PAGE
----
Sylvia Melland

Still Life with an Open Window


Not on display

Sylvia Melland 1906–1993
Oil paint on canvas
Support: 763 × 685 mm
frame: 900 × 822 × 53 mm
Presented by David Melland 1997

Technique and condition

The painting was executed on a single piece of commercially-primed, medium weight linen canvas, which is attached to a four membered expandable stretcher with ferrous tacks around the edges and at the reverse. The stretcher is thought to be original to the work despite the presence of a few additional tacking holes. The priming covers the entire canvas and consists of a white oil-based primer probably over a thin layer of unpigmented animal glue. The priming is reasonably thin and the canvas weave texture is still very evident through it.

The paint covers most of the stretched face of canvas, although in some places it falls a little short of the edges and in others it extends slightly around them. In certain places the ground is visible between painted areas, for example just below the pears in the lower right corner. The paint is oil, consists primarily of opaque colours and has been applied mainly in single layers, although where the forms overlap there are two, or sometimes even more layers. The paint would have been generally vehicular in consistency and for the thinner areas, which includes most of the background, would have been diluted, probably with turpentine. However, the paint used for the food and glassware has not been thinned. In these areas the individual brushstrokes are visible and use has been made of a slight impasto. The painting has an overall matt appearance, although there is some variation in the level of gloss, from very matt paint (especially where the paint has been thinned) to paint of a low gloss (in the thicker regions). The very thinned areas of paint appear intentional although the painting does also appear to have suffered from some minor abrasion.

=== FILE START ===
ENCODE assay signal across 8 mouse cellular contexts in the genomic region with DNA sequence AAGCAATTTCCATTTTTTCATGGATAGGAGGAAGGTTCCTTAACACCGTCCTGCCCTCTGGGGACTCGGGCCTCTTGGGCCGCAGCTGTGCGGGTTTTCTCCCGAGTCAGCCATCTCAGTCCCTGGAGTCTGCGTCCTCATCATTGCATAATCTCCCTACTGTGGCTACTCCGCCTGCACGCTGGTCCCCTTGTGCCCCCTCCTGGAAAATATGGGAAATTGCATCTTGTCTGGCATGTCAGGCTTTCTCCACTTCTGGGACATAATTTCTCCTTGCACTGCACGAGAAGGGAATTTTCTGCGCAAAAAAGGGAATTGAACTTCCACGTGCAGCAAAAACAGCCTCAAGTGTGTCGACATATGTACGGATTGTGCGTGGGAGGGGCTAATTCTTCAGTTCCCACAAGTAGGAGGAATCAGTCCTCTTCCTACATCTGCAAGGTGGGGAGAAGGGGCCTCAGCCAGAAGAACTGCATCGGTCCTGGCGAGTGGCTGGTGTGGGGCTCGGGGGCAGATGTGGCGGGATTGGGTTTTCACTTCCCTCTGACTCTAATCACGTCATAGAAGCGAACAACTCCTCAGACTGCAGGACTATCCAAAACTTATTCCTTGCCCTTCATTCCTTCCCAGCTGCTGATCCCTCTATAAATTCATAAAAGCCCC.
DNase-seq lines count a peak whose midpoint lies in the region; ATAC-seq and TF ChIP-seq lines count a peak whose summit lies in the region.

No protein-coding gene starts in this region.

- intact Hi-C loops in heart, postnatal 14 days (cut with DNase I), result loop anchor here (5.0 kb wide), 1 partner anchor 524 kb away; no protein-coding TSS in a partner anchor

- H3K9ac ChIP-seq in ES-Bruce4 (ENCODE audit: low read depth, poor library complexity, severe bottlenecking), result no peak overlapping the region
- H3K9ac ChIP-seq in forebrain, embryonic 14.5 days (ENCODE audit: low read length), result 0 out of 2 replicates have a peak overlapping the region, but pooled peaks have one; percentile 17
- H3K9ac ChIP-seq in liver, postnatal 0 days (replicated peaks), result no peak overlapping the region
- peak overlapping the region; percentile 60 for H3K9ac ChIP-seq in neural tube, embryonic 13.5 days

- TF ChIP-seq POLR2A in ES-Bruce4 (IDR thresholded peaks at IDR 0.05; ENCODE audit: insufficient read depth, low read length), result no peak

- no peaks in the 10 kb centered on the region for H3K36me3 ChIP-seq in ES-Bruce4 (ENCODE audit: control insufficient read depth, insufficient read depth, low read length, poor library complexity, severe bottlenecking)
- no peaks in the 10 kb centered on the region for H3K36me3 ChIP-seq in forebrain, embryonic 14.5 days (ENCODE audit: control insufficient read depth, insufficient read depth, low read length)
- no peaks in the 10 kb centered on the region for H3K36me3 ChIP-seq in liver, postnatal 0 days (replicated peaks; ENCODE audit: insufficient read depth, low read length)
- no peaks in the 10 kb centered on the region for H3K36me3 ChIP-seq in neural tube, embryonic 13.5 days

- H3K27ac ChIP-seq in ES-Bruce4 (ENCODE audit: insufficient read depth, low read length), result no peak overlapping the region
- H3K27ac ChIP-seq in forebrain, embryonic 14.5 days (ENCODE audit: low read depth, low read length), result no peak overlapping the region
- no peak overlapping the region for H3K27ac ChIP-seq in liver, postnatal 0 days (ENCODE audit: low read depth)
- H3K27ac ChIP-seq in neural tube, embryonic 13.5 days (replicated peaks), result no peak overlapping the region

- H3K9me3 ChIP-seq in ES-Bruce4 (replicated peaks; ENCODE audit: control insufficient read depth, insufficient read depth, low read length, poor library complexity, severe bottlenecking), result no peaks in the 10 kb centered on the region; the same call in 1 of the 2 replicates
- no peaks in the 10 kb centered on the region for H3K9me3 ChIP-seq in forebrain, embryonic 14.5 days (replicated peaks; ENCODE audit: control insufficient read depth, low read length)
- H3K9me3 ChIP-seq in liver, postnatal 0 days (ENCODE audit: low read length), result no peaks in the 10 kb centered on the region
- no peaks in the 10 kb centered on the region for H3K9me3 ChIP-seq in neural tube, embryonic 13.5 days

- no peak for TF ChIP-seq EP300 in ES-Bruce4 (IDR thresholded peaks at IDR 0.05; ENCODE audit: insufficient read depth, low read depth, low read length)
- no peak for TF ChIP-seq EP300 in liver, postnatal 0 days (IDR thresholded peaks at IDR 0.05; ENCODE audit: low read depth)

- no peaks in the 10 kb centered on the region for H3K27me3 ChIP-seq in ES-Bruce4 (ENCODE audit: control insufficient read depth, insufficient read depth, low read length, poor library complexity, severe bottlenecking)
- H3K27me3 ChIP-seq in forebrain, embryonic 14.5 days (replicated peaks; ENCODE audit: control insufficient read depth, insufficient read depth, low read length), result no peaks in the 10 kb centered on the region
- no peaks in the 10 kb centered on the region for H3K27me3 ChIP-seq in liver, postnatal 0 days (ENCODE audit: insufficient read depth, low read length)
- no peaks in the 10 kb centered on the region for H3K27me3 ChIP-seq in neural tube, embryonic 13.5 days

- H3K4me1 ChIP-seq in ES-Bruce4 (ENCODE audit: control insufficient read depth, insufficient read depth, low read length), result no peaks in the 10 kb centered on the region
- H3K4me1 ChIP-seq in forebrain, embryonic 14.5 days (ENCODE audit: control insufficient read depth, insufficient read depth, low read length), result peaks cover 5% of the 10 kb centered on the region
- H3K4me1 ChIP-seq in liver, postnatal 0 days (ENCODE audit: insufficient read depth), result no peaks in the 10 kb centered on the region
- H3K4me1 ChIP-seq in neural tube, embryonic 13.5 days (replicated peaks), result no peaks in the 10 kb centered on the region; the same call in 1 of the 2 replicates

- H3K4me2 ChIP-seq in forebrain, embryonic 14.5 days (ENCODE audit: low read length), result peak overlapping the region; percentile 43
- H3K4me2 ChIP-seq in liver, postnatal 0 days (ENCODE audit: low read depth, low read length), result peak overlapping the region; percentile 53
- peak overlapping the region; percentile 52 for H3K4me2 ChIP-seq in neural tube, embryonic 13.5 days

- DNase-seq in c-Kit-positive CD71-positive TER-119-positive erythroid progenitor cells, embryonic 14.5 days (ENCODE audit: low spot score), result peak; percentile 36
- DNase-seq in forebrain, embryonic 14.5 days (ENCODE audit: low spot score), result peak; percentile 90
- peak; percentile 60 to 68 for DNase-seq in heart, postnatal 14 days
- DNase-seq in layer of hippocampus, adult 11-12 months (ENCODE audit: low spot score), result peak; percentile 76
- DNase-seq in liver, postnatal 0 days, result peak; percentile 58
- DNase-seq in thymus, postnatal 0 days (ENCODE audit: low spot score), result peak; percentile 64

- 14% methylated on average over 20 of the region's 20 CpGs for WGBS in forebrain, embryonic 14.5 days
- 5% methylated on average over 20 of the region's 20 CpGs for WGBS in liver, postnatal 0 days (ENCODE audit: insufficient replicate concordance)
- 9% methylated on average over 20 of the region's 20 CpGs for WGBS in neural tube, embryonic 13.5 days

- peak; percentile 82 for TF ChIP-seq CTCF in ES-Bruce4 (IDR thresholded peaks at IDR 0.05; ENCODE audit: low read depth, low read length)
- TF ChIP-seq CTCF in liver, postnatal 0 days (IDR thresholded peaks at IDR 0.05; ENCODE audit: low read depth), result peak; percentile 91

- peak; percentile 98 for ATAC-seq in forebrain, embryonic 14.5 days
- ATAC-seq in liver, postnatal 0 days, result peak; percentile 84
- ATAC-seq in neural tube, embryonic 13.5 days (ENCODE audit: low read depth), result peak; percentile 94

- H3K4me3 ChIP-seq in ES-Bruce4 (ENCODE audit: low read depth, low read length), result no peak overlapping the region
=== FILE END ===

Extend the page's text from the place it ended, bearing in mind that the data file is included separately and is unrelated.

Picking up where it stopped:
The plain oak frame is thought to be original and has been modified slightly so that it can hold low reflecting glass and a backboard to improve significantly the protection given to the painting. The painting is in overall good condition, despite the presence of the minor abrasion in some of the thinner passages of paint and a small scratch running through the loaf of bread. The fabric is still strong and taut and offers good support to the paint layers. The painting was recently cleaned to remove a layer of surface dirt from the painting which has restored some of the colour to the work, and some of the more noticeable areas of wear, including the scratch in the loaf, were retouched.

Tom Learner
November 1997


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